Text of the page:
Tag Archives: consumption

Rebalancing Act, Part Two – On the Extremity of China’s Investment-led Development Model


The recently released data on China’s 3rd quarter growth seems optimistic on the surface – while many analysts have been predicting a gradual slowdown in the Chinese economy, 3rd quarter figures show it accelerating from 7.5% growth in the previous quarter to 7.8% this quarter. However, rapidly expanded credit enacted earlier this year is mainly responsible for this acceleration – industrial output, energy output, and exports all slumped in the same period. Conversely, investments in transportation infrastructure and sewage systems skyrocketed. These figures lead to the conclusion that China is still heavily dependent on investment for economic growth and that it has yet to begin a long-awaited rebalance away from investment-led growth to consumption-led growth.

This post will investigate China’s rebalancing from a historical perspective, comparing China’s consumption to GDP ratio to that of other countries using data from the World Bank, and will end with some conclusions that can be derived from this comparative historical analysis. Continue reading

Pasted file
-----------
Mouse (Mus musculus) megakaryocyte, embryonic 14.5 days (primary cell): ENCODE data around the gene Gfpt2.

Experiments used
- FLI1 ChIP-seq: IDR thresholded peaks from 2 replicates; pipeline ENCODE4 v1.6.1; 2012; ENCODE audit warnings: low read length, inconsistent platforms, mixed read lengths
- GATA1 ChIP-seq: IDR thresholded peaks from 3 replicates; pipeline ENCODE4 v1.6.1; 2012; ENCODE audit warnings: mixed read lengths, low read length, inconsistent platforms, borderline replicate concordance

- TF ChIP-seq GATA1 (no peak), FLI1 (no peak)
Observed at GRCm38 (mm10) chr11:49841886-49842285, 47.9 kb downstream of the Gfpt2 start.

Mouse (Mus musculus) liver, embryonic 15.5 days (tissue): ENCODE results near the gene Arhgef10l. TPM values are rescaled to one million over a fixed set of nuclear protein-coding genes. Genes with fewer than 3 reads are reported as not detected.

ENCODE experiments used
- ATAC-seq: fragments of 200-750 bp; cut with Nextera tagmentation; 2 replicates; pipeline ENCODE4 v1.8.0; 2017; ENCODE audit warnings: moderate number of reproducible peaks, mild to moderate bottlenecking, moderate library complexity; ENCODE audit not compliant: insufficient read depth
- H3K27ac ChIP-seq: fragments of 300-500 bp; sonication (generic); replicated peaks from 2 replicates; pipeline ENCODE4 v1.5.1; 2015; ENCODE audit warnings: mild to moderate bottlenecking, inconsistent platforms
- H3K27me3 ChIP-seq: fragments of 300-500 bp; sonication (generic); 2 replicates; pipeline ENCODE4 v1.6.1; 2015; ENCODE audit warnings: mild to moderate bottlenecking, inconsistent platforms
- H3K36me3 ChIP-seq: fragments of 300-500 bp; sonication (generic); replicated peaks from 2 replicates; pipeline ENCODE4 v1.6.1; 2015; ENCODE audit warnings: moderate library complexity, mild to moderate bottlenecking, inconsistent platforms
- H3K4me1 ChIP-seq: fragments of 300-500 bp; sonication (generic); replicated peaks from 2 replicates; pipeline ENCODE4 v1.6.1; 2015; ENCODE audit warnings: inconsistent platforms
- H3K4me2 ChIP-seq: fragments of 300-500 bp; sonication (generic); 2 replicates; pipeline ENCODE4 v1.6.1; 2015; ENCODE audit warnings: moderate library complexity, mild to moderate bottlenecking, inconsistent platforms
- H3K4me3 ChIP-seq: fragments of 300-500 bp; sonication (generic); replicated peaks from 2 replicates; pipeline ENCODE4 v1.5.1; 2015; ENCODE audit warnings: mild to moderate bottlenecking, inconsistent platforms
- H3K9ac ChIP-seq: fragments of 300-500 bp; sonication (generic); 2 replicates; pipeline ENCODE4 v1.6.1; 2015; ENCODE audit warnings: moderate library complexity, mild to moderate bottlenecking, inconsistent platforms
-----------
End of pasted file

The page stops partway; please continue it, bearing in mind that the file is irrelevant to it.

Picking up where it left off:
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Rebalancing Act – On China’s Economy


What a difference five years make. Back in 2008, as Beijing welcomed the world to its Olympic games, it seemed as if it was the next great, unstoppable superpower. Analysts were, with full confidence, running straight extrapolations of its 8-10% yearly growth rates decades into the future. From that time until now, China has approximately replicated the entire US commercial banking system, with overall credit jumping from $9 trillion to $23 trillion and creating what some analysts have called a credit bubble “unprecedented in modern world history.” China’s surging GDP rates in the past decades have mainly been fueled by investment-heavy growth. This model, however, is quickly losing its power, and China’s falling GDP growth rates raise an interesting debate on the roles of investment and consumption in China’s development. Continue reading

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